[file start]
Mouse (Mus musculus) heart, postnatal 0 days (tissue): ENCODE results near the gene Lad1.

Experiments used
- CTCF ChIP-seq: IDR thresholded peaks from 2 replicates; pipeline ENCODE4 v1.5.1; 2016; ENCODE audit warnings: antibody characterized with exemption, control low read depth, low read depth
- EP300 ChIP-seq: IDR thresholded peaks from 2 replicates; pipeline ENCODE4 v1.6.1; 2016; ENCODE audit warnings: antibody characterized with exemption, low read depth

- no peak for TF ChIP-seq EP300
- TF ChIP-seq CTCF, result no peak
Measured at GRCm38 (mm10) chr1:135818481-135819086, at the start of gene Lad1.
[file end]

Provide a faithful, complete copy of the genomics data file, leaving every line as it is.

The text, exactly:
Mouse (Mus musculus) heart, postnatal 0 days (tissue): ENCODE results near the gene Lad1.

Experiments used
- CTCF ChIP-seq: IDR thresholded peaks from 2 replicates; pipeline ENCODE4 v1.5.1; 2016; ENCODE audit warnings: antibody characterized with exemption, control low read depth, low read depth
- EP300 ChIP-seq: IDR thresholded peaks from 2 replicates; pipeline ENCODE4 v1.6.1; 2016; ENCODE audit warnings: antibody characterized with exemption, low read depth

- no peak for TF ChIP-seq EP300
- TF ChIP-seq CTCF, result no peak
Measured at GRCm38 (mm10) chr1:135818481-135819086, at the start of gene Lad1.